Silver: Synthetic Biology
Biology offers an enormous number of opportunities for novel functions. Cells are capable of remarkable things including exquisite sensing of molecules, rapid signaling, implementation of modularity, and rapid duplication. Synthetic biology focuses on design and construction of synthetic genomes and programmed cells through cycles of computer modeling, assembly, and testing (not necessarily in that order). The goal of synthetic biology is to both enhance our understanding of biological systems and to develop tools for constructing organisms with defined functions and outputs. In the long term, we hope to develop a set of principles for building eukaryotic cells that might act as novel sensors, memory cells, biocomputers or energy producers and to build proteins with novel functions.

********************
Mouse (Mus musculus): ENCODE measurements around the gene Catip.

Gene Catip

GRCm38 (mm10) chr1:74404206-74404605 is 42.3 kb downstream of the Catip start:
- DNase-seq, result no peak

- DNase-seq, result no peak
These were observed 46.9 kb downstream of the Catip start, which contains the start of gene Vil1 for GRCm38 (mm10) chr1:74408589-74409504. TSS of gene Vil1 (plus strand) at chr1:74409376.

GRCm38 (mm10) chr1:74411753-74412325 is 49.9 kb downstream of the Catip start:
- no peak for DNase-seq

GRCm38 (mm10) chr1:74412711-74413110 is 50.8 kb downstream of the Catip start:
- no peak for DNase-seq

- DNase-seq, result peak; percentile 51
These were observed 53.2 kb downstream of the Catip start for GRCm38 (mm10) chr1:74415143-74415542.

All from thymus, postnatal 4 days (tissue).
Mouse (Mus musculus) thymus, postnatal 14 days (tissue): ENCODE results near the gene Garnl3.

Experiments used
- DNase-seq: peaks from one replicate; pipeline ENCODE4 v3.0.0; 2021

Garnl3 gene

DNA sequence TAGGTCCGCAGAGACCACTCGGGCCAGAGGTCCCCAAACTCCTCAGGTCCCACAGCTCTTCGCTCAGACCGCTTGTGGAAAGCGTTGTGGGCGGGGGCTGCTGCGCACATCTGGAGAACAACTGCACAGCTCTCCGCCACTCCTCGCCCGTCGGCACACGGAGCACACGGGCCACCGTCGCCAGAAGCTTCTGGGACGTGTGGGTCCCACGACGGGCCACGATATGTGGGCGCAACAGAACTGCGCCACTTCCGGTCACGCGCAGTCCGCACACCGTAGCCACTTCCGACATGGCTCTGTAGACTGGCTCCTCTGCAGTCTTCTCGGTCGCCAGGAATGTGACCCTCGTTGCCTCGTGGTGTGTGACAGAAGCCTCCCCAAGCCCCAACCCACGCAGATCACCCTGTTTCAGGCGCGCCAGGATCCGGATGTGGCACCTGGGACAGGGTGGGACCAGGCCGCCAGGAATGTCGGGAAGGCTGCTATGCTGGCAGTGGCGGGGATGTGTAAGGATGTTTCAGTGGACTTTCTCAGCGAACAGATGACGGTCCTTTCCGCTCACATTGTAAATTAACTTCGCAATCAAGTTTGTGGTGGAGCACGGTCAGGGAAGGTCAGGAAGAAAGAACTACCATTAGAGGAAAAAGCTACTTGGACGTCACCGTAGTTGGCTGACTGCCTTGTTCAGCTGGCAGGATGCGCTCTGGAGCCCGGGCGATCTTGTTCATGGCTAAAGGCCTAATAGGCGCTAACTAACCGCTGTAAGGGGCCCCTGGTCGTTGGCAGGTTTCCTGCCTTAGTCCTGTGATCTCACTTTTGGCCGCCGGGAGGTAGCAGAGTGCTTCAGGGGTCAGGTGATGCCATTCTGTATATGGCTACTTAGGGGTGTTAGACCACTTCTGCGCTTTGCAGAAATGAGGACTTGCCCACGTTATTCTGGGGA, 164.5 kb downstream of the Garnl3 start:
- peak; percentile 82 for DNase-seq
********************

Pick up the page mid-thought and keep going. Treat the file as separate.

Current projects focus on using the added complexity of eukaryotes (both yeast and mammalian cells) in our designs and include the construction of designer proteins with well-defined functions that can also be used to screen for novel cell functions and have therapeutic value, a cellular oscillator based on nuclear/cytoplasmic localization that could lead to pulsatile drug delivery, a lifespan counter for analyzing cellular aging, a cell-based memory device and manipulation of metabolic pathways to produce novel molecules leading to bioenergy. These experiments use a combination of theoretical and experimental approaches and are well-suited for those with experience in biology as well as engineering and other associated fields.
Our poster entitled: "Scaleable Hydrogen Production via Bioengineered Yeast System" awarded most innovative technology at 2007 BIO.